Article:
On the other extreme, when standing on the pedals, there is no pressure. Mountain bikes cause a greater degree of sexual dysfunction than road bikes, likely because of the additional hammering and vibrational trauma from cycling over rough terrain; however, this is balanced to some extent by the use of suspension mechanisms, the increased time spent out of the saddle and more frequent dismounts.

Kegels For Your Pelvic Health: Resuscitate Your Genitals

Dr. Arnold Kegel popularized PFM exercises to improve female sexual and urinary health after childbirth. His legacy lives on with the exercises that bear his name—Kegel exercises. Men have the same PFM as do women and an equivalent capacity for exercising them, with parallel benefits to urinary and sexual health. Saddle sport participants can tap into their PFMs to pump some “life” back into their compromised genitals after a long ride.

Similar to using a bike pump to inflate tires so that they are well pressurized, with each contraction of the PFM, blood pumps into the genital tissues to help “resuscitate” them.

PFM training can be valuable to help lessen pelvic trauma from saddle sports. PFM training increases the strength, tone, and endurance of the PFMs and can ease saddle compression. Aside from committing to an exercise regimen, the practical application is to actively squeeze the PFMs for 1-2 seconds repeated 3-5 times, before, during and after cycling. Most cyclists will periodically take a break from sitting in the saddle by standing up and this provides a perfect opportunity to take the pressure off the perineum and to do a few PFM contractions to restore genital blood flow.

Keys To Reducing Risk Of Sexual Dysfunction

  1. Wear well-padded shorts.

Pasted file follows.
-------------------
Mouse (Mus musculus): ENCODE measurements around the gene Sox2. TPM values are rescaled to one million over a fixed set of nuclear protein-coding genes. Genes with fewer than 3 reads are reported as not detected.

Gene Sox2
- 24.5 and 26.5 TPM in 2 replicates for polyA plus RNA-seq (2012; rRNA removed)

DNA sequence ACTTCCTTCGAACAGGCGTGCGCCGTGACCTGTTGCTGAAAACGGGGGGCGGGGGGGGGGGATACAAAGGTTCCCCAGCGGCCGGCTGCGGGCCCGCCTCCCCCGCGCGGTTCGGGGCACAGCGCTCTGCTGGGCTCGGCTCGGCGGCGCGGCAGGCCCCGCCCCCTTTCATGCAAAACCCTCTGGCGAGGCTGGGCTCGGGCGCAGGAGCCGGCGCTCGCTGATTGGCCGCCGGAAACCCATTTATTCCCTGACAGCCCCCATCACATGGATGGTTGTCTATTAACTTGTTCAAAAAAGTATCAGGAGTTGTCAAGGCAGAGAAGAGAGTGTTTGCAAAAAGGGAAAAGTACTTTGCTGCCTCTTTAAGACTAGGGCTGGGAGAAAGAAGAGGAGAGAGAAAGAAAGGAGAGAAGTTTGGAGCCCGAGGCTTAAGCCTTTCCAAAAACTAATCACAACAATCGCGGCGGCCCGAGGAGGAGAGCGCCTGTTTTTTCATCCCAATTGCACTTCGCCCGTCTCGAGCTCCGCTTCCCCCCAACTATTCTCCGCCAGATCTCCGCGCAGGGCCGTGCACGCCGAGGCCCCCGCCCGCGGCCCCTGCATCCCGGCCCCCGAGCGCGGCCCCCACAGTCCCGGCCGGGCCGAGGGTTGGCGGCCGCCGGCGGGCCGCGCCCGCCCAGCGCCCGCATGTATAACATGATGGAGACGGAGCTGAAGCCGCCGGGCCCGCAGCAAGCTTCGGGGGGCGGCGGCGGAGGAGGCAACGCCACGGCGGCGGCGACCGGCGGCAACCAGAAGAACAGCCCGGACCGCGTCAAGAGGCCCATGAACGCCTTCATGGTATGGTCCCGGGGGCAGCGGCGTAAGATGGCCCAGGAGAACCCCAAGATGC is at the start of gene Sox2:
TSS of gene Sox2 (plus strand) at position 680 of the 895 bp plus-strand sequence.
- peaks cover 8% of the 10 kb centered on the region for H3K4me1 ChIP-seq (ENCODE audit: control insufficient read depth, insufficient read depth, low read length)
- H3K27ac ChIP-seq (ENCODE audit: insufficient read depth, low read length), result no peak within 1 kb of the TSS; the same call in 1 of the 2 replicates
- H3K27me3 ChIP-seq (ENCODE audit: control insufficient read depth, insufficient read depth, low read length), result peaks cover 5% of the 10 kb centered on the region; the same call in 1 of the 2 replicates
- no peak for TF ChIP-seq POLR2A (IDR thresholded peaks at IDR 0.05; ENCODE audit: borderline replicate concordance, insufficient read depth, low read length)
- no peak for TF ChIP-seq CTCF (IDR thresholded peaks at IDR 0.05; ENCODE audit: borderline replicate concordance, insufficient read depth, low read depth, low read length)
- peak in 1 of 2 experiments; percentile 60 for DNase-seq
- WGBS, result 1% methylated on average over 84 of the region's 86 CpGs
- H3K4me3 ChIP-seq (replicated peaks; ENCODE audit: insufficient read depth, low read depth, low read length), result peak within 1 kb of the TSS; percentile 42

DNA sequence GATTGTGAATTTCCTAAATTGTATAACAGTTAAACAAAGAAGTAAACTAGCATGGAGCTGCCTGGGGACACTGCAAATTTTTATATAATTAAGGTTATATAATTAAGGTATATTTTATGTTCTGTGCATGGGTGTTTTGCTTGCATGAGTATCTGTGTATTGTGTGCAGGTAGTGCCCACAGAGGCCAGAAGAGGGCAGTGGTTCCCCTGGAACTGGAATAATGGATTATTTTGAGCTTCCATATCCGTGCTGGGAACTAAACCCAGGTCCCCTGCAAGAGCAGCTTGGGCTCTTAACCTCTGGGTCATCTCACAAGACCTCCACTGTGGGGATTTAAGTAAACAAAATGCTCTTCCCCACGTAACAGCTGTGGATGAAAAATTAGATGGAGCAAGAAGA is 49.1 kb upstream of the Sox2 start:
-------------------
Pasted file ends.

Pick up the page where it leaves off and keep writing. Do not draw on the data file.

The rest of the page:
2. Shift from sitting to standing every 10 minutes or so, and if numbness and tingling occur, shift position or stand more often. 

Sit back firmly on your sit bones and not on your perineum: as you shimmy from nose towards rear saddle, you can feel the proper engagement. 

  4. Invest in an ergonomic saddle tailored to your anatomy—make sure it is wide enough to support your sit bones, firm enough so that your perineum doesn’t sink and flat enough so that you don’t slide and that it doesn’t wedge up under your perineum.

  5. Adjust seat and handle bar height and angle to minimize compression. 

  6. Do PFM contractions periodically while cycling and PFM exercises when not cycling. 

  7. If you start having sexual issues, seek help! 

Bottom Line: Cycling and other saddle sports may contribute to both male and female sexual dysfunction, especially for serious participants who spend prolonged time in the saddle. Pay careful attention to your perineum, a most valuable piece of human real estate.

Wishing you the best of health,

2014-04-23 20:16:29

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Author of Male Pelvic Fitness: Optimizing Sexual and Urinary Health: available in e-book (Amazon Kindle, Apple iBooks, Barnes & Noble Nook, Kobo) and paperback:  

Co-creator of Private Gym pelvic floor muscle training program for men: 

The Private Gym is a comprehensive, interactive, follow-along exercise program that provides the resources to strengthen the pelvic floor muscles that are vital to sexual and urinary health. The program builds upon the foundational work of Dr. Arnold Kegel, who popularized exercises for women to increase pelvic muscle strength and tone. This FDA registered program is effective, safe and easy-to-use. The “Basic Training” program strengthens the pelvic floor muscles with a series of progressive “Kegel” exercises and the “Complete Program” provides maximal opportunity for gains through its patented resistance equipment.